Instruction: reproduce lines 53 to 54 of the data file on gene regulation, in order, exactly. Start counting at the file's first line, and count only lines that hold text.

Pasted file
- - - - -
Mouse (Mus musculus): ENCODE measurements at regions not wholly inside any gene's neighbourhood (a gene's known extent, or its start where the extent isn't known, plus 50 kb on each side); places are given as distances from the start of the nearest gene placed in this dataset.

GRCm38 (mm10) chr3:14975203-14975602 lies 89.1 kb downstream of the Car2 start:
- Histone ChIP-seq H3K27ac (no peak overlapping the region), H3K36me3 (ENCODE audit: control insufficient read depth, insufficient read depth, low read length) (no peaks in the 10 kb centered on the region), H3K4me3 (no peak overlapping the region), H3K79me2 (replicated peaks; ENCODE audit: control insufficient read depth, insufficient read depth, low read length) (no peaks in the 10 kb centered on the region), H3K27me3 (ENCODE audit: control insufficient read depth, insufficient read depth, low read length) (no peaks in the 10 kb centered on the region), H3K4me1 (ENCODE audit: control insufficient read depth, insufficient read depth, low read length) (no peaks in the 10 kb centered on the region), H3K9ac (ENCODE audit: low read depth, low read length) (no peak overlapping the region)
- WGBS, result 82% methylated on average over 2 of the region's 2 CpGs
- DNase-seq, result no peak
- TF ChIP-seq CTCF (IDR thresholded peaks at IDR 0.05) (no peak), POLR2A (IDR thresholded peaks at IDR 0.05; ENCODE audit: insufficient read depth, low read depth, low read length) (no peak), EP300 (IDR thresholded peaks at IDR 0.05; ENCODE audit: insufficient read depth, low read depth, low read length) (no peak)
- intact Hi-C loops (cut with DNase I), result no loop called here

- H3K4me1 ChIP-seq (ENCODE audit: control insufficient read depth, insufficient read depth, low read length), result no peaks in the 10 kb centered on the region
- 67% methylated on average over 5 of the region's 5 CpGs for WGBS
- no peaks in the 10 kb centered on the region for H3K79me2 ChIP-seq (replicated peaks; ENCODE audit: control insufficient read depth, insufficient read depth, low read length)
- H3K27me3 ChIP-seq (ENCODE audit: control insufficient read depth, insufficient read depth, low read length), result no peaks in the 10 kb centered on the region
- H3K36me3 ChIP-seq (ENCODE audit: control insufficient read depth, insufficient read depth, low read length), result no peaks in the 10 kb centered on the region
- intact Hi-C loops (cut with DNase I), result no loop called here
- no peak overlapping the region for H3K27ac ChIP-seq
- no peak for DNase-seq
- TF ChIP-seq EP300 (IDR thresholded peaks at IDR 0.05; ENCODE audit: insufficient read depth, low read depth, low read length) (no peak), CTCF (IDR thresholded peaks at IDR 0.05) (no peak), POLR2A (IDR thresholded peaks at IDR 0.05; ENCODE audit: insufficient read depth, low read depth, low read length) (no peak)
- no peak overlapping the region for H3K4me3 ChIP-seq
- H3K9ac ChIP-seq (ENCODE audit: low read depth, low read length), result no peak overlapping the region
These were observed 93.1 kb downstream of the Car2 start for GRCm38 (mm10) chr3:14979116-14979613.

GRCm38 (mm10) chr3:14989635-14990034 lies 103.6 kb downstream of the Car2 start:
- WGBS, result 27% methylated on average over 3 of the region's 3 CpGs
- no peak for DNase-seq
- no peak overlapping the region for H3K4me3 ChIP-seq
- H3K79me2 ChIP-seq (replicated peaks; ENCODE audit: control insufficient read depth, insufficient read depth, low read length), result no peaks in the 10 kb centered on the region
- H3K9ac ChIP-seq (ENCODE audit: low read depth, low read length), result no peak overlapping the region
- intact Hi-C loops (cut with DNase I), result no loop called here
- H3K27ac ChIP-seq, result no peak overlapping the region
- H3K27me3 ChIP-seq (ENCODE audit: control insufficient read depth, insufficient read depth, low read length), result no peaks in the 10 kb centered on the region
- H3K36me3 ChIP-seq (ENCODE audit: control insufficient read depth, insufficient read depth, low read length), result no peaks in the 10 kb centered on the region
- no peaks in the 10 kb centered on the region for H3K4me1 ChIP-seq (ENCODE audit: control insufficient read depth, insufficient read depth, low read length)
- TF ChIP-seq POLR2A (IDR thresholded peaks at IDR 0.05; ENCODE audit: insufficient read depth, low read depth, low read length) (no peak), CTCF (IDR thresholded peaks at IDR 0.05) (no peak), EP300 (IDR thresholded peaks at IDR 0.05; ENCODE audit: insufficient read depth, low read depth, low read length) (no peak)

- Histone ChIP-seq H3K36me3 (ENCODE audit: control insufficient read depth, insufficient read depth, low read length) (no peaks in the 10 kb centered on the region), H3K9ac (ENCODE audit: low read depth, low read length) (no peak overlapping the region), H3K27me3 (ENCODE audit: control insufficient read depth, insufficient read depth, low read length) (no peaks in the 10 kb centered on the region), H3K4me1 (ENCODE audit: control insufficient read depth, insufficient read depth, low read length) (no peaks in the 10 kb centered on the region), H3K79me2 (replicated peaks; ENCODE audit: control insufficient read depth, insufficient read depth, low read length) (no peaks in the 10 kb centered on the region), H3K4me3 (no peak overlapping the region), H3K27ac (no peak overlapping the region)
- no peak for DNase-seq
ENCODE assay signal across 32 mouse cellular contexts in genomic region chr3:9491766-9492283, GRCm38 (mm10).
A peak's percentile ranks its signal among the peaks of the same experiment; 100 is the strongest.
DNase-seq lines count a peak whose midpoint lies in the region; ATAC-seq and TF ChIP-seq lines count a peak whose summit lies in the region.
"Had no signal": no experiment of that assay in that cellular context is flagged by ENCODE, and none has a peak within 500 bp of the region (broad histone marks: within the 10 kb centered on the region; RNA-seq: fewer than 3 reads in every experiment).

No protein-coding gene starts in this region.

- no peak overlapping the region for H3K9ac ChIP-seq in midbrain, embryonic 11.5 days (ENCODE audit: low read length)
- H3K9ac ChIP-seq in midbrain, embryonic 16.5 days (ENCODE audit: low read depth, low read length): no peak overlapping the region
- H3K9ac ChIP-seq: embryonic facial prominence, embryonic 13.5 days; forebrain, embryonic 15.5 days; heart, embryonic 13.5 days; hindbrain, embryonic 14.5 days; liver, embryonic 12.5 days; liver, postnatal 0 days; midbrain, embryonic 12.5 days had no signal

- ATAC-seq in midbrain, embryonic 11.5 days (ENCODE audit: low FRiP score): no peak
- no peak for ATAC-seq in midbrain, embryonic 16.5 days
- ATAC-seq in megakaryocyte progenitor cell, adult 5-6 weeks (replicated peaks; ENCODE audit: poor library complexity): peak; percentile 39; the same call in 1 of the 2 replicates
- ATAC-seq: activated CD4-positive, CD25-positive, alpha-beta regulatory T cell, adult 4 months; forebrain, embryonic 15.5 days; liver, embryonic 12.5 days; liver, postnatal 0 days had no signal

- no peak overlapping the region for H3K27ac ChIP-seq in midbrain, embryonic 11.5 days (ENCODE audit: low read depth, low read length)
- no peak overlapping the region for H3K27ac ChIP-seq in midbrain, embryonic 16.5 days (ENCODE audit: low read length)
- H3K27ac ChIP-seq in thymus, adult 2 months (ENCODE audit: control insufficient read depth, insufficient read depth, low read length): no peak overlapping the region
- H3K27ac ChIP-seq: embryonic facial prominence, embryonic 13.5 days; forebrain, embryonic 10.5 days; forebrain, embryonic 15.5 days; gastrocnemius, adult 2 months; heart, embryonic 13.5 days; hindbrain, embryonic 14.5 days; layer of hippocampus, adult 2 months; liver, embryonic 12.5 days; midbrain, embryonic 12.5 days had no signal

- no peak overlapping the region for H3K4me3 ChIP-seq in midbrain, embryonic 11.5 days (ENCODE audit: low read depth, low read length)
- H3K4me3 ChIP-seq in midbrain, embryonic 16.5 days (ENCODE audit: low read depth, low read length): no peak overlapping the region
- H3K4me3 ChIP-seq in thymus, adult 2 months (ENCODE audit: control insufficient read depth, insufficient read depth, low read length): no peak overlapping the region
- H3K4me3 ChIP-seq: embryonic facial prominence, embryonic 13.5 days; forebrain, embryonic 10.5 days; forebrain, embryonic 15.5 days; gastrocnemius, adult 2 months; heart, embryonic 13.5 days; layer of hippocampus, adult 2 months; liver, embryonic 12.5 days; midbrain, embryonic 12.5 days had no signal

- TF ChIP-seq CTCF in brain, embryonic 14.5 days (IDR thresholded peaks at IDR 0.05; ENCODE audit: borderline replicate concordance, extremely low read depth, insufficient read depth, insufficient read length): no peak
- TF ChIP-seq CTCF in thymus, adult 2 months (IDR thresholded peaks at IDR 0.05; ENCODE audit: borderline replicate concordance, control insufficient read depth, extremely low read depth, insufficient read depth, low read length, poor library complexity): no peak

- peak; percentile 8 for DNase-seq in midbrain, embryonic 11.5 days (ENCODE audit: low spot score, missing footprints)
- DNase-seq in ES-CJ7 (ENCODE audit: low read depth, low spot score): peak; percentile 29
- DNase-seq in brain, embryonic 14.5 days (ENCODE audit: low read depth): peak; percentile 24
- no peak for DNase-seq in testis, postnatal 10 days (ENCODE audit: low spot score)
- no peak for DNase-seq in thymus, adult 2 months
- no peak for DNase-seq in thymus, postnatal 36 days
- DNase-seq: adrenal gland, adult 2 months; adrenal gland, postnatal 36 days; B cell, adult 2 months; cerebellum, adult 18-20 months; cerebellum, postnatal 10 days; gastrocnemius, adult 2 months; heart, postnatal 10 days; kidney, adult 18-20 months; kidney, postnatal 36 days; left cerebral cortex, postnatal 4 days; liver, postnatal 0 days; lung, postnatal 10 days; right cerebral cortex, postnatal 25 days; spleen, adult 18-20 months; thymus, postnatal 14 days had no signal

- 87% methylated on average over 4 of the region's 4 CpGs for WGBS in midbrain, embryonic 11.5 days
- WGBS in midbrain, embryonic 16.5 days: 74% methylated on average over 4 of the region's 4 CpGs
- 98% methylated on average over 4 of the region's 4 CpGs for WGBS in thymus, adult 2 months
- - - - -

- H3K4me3 ChIP-seq: embryonic facial prominence, embryonic 13.5 days; forebrain, embryonic 10.5 days; forebrain, embryonic 15.5 days; gastrocnemius, adult 2 months; heart, embryonic 13.5 days; layer of hippocampus, adult 2 months; liver, embryonic 12.5 days; midbrain, embryonic 12.5 days had no signal

- TF ChIP-seq CTCF in brain, embryonic 14.5 days (IDR thresholded peaks at IDR 0.05; ENCODE audit: borderline replicate concordance, extremely low read depth, insufficient read depth, insufficient read length): no peak